Mouse and human brain cells in lab box learn to play Pong: Shots video game

Live brain cell dish learned to play 1970s arcade game pong.

About 800,000 cells linked to a computer have gradually learned to detect the position of the game’s electronic ball and control a virtual racket, a team reports in the review neuron.

This new achievement is part of an effort to understand how the brain learns and how to make computers smarter.

“We’ve made huge strides with silicon computing, but they’re still rigid and inflexible,” says Brett Kagan, author of the study and scientific director of Cortical Labs in Melbourne, Australia. “That’s something we don’t see with biology.”

For example, computers and people can learn to make a cup of tea, Kagan says. But people are able to generalize what they’ve learned in ways that a computer can’t.

“You may never have been to someone else’s house, but with a little digging and research you can probably make a great cup of tea as long as I have the ingredients,” he says. But even a very powerful computer would struggle to perform this task in an unfamiliar environment.

Cortical Labs therefore tried to understand how living brain cells acquire this type of intelligence. And Kagan says the Pong experiment was a way for the company to answer a key question about how a network of brain cells learns to change its behavior:

“If we allow these cells to know the outcome of their actions, will they actually be able to change in a goal-oriented way,” says Kagan.

To find out, the scientists used a system they developed called DishBrain.

This scanning electron microscope image shows a neuronal culture growing on a high-density multi-electrode array. This system allowed researchers to train neurons to play the video game Pong.

Cortical laboratories

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Cortical laboratories

This scanning electron microscope image shows a neuronal culture growing on a high-density multi-electrode array. This system allowed researchers to train neurons to play the video game Pong.

Cortical laboratories

A layer of living neurons is grown on a special silicon chip at the bottom of a thumb-sized dish filled with nutrients. The chip, which is connected to a computer, can both detect the electrical signals produced by the neurons, and deliver them electrical signals.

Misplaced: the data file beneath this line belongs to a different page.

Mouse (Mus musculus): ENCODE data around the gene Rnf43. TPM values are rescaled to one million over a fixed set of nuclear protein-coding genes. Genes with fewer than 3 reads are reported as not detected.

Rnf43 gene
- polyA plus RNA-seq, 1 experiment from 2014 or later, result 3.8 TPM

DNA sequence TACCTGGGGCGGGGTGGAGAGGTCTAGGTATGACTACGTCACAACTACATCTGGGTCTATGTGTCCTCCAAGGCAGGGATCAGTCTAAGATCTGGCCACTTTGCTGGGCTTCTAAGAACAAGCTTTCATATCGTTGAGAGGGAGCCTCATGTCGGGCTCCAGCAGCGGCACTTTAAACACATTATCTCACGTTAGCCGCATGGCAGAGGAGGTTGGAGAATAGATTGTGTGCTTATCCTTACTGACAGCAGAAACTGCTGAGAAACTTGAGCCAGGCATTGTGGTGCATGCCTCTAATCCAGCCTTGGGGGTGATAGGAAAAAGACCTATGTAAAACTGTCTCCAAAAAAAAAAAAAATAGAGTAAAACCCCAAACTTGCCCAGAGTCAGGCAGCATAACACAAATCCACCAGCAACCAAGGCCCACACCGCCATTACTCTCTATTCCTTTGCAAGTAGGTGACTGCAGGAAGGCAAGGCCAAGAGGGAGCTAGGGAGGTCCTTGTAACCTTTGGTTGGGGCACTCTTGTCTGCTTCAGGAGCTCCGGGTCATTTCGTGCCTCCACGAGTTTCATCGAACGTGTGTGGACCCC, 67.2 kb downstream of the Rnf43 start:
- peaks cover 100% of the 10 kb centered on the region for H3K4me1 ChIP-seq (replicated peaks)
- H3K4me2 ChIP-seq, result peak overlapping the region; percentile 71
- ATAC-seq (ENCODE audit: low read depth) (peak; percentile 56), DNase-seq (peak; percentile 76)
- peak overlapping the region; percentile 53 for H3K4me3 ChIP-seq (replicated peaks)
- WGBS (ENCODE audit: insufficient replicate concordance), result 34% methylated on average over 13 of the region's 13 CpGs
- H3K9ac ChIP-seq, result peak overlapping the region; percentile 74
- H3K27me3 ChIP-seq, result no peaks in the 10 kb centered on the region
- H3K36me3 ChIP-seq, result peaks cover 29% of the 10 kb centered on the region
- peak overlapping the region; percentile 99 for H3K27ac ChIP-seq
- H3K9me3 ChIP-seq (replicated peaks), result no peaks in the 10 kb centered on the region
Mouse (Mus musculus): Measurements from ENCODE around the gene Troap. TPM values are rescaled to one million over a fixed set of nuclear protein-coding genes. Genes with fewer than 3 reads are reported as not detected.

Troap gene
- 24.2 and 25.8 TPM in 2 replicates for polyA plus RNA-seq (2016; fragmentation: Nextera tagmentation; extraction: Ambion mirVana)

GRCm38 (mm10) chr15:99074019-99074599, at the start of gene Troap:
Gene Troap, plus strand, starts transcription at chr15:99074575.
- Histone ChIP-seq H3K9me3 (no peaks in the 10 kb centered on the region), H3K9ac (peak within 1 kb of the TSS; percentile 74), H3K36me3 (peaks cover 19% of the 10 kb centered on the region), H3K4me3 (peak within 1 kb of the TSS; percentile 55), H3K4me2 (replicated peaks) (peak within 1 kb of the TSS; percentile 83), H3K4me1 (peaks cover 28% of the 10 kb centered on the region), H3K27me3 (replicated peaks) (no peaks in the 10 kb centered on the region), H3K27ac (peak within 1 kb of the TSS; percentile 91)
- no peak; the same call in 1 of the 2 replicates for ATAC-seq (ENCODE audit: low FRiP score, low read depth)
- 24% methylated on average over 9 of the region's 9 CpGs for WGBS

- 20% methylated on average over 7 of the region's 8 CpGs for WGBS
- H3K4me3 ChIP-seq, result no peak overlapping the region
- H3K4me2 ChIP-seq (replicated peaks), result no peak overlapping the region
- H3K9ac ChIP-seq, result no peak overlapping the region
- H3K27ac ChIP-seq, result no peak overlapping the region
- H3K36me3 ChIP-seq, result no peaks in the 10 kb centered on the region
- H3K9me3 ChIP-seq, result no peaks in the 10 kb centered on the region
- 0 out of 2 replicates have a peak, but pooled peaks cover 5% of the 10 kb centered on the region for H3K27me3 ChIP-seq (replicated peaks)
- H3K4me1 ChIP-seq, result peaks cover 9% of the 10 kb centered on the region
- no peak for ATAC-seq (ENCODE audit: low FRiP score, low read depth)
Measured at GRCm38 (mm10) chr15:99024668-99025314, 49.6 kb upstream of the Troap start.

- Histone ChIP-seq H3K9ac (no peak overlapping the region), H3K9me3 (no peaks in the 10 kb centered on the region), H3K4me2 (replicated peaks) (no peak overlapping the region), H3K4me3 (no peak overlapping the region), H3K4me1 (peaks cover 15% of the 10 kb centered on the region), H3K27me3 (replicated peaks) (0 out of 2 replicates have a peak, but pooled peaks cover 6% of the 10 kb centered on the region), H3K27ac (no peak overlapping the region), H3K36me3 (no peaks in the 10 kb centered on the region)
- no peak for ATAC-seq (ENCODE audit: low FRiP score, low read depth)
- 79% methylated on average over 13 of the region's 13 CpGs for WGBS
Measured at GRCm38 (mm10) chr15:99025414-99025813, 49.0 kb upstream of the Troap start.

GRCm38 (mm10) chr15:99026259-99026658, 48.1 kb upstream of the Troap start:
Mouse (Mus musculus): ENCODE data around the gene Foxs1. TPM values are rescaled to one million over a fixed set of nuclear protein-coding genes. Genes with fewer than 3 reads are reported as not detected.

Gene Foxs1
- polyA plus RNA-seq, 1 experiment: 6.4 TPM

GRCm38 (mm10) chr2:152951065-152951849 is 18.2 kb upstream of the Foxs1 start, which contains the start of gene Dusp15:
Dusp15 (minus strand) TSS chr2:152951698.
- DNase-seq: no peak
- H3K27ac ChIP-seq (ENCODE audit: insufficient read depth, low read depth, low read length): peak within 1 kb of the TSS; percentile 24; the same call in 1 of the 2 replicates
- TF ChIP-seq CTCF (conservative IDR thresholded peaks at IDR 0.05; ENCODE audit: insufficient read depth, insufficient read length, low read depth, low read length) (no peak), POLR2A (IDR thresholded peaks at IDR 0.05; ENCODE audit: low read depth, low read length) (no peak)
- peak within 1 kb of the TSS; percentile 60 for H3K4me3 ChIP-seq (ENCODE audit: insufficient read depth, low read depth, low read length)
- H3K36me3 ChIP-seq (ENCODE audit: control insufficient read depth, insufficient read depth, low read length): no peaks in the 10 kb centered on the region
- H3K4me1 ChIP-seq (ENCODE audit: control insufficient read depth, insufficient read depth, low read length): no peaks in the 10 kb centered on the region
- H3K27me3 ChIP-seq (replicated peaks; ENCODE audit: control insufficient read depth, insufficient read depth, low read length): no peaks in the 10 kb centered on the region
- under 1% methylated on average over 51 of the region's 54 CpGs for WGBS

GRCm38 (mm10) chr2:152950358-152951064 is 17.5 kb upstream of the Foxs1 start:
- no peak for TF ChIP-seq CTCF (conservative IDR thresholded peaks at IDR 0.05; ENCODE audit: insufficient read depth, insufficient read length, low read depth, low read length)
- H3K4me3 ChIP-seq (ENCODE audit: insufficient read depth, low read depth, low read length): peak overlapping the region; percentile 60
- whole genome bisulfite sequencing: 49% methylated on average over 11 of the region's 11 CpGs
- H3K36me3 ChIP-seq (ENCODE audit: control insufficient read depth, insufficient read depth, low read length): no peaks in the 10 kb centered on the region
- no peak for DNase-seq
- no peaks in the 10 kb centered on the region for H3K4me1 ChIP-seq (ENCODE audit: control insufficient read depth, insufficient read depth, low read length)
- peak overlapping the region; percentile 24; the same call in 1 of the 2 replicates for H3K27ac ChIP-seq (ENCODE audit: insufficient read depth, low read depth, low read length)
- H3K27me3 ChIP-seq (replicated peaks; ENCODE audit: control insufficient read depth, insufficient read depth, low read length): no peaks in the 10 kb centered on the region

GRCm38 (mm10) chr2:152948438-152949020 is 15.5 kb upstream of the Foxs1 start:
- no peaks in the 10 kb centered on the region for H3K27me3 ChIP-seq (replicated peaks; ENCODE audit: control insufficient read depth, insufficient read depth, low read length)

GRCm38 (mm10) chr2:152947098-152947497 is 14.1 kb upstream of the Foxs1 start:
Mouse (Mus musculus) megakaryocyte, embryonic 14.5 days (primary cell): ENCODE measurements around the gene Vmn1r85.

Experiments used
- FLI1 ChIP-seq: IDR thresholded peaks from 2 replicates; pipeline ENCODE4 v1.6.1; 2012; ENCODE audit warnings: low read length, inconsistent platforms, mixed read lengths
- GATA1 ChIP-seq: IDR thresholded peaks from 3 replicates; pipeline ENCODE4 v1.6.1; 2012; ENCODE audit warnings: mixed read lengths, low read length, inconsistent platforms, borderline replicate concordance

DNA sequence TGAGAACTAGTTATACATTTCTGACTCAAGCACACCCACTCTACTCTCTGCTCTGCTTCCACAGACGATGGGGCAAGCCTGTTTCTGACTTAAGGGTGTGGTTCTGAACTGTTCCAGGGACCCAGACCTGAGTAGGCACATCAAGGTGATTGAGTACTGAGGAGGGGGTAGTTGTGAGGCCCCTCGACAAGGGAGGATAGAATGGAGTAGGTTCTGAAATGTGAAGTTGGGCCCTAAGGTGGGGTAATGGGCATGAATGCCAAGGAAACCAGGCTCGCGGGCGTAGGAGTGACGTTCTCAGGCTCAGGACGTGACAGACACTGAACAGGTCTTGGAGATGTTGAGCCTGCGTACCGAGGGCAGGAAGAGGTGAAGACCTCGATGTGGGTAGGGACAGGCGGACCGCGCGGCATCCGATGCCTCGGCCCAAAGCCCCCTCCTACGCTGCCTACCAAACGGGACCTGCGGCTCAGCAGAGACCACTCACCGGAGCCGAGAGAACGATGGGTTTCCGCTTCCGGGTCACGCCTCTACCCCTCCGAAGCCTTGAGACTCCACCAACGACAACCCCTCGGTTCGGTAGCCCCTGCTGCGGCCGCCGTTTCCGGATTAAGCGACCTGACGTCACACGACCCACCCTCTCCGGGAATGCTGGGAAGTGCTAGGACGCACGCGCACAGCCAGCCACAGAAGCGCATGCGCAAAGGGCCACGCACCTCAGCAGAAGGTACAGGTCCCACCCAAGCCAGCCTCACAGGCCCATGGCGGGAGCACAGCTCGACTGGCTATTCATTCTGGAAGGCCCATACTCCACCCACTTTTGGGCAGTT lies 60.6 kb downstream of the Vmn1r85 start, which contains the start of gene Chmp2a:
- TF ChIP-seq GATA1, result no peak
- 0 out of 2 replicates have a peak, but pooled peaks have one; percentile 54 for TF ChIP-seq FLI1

To test the cells’ ability to learn, the computer generated a game of Pong, a two-dimensional version of table tennis that gained a cult following as one of the earliest and most basic video games.

Pong is played on a video screen. A black rectangle defines the table and a white slider represents each player’s paddle, which can be moved up or down to intercept a white ball.

In the simplified version used in the experiment, there was a single paddle on the left side of the virtual table, and the ball jumped to other sides until it escaped the paddle.

To get the brain cells to play the game, the computer sent them signals indicating where the bouncing ball was. At the same time, he began to monitor information coming from the cells in the form of electrical impulses.

“We took that information and allowed them to influence what game of Pong they were playing,” Kagan said. “So they can move the paddle.”

At first, the cells didn’t understand the signals coming from the computer, or didn’t know what signals to send the other way. They also had no reason to play the game.

So the scientists tried to motivate the cells using electrical stimulation: a well-organized burst of electrical activity if they were successful. When they were wrong, the result was a chaotic stream of white noise.

“If they hit the ball, we gave them something predictable,” Kagan says. “When they missed it, they got something that was totally unpredictable.”

The strategy was based on Principle of free energy, which states that brain cells want to be able to predict what is happening in their environment. They would therefore choose predictable stimulation rather than unpredictable stimulation.

The approach worked. The cells began to learn to generate patterns of electrical activity that would move the paddle past the ball, and gradually the rallies grew longer.

Brain cells have never been so good in Pong. But interestingly, human brain cells seemed to achieve a slightly higher level of play than mouse brain cells, Kagan says.

And the level of play was remarkable, given that each network contained fewer cells than a cockroach’s brain, Kagan says.

“If you could see a cockroach playing a game of Pong and it was able to hit the ball twice as often as it missed, you’d be pretty impressed with that cockroach,” he says.

The results point to a future in which biology helps computers become smarter by changing the way they learn, Kagan says.

But that future is probably still a long way off, says Steve M. Potteradjunct associate professor at Georgia Tech.

“The idea of ​​a computer with living components is exciting and starting to become a reality,” he says. “However, the kinds of learning these things can accomplish are pretty rudimentary right now.”

Even so, Potter says the system that allowed cells to learn Pong could be a great tool for research.

“It’s kind of a semi-living animal model that you can use to study all kinds of mechanisms in the nervous system, not just to learn,” he says.

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